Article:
The mission schools
Why is it that biblical stories are such a recurring subject matter in South African art, especially for the generation of artists born in the first half of the 20th century?
One reason is that the influence of the Christian church during that time was very strong and far-reaching, and it impacted heavily on South Africans’ indigenous traditional beliefs. Christian missions and missionaries made it their life’s work to spread their faith and beliefs far and wide across the African continent during the 19th and early 20th centuries, including South Africa.
There is another very important reason for this interest in biblical themes. Under the former political regime in South
Africa, opportunities for learning about art were extremely limited for young black learners. The Nationalist government had not seen fit to provide art education to black students – in fact, they barely provided basic general education.
From the late 19th century, schooling for black children was usually limited to that provided by the church and mission schools. In 1945 there were 5 360 mission schools in South Africa, and only 230 schools sponsored by the state.
In the 1930s, ‘40s and ‘50s, only Christian mission schools offered art education to young black artists. A generation of black South African artists thus had their grounding in such schools. Some teachers and clergy encouraged black artists to make images for their churches. These schools included the Diocesan Training College in Polokwane, the Mission College in Mapumelo, the Good Shepherd Mission in Hlabisa, and also the art programmes at Rorke’s Drift and Marianhill in KwaZulu-Natal.
So it is hardly surprising then that the Old and New Testaments provided so much of the subject matter of early- to mid-20th-century South African art.
Africa – the setting
Although many artists based at or coming out of these schools were inspired by biblical themes, the images they produced were most often set in an African context, with African characters, landscapes and animals.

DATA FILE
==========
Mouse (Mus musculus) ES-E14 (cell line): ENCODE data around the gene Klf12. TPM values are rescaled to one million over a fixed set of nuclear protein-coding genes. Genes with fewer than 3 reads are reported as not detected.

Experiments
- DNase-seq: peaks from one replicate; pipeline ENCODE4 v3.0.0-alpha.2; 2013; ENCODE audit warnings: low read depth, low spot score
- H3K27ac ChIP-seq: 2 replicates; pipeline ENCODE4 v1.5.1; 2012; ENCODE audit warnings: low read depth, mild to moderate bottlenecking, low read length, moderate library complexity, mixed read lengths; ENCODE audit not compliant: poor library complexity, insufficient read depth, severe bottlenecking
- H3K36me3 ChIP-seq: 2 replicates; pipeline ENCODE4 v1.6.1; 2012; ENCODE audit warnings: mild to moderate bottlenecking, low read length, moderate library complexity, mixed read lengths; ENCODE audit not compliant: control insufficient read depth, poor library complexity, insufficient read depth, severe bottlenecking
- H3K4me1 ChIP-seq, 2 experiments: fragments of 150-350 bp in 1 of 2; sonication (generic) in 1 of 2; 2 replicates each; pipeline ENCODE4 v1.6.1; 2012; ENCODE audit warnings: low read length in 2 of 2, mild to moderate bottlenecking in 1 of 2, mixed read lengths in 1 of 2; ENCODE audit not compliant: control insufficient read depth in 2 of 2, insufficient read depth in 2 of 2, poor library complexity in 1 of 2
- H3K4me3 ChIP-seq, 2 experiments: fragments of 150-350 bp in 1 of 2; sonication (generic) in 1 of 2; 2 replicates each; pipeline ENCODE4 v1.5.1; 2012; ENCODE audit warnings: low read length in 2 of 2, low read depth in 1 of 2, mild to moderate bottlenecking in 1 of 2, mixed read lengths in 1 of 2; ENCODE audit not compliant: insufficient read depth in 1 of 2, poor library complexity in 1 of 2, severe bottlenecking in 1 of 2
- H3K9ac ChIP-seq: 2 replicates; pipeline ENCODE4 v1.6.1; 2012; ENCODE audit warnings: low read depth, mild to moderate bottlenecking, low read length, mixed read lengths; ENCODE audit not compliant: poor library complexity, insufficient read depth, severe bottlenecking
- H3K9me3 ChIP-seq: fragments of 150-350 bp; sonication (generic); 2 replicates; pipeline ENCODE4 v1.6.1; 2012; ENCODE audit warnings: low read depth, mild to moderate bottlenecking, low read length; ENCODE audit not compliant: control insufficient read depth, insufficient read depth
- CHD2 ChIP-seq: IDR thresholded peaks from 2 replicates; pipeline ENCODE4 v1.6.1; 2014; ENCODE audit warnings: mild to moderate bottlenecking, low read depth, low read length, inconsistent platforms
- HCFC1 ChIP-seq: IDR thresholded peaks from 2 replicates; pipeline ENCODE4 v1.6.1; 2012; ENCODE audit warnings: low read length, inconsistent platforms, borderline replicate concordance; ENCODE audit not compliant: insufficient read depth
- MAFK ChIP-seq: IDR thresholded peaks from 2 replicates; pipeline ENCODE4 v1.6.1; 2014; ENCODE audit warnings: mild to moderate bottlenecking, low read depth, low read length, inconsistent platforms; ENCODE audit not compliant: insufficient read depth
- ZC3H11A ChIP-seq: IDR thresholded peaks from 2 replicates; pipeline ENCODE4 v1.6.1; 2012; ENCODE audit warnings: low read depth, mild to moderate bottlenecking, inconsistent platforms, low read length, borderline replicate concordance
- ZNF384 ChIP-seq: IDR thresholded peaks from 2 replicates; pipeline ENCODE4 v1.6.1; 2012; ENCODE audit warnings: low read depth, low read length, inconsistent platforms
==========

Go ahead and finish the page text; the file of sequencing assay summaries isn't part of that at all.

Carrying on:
Why? There were multiple reasons the artists had for situating the Bible stories in Africa. It seemed important to make these stories real and immediate for the people who would see their work; viewers would more easily identify with a setting that was familiar. Some artists also blended Bible stories with traditional African stories that they had been told as children.
There were also reasons relating to the politics of the time. Black South Africans suffered oppression in their own country, both before and during the apartheid era. Because of the political constraints they lived under, they were not really free to express their feelings directly: it would endanger them and expose them to the authorities. Biblical stories gave them a way, which everyone would understand, of telling their own stories, metaphorically. Jesus on the cross was often depicted as a black man, for example; his state of extreme suffering standing for the suffering of black people.
Talk About This
Look at the images on this page, and discuss the following questions:
These are narrative images, i.e. they tell stories. In the images on this page, how has the artist told the story?
What particular details, would you say, reveal these scenes to be “African” in their setting?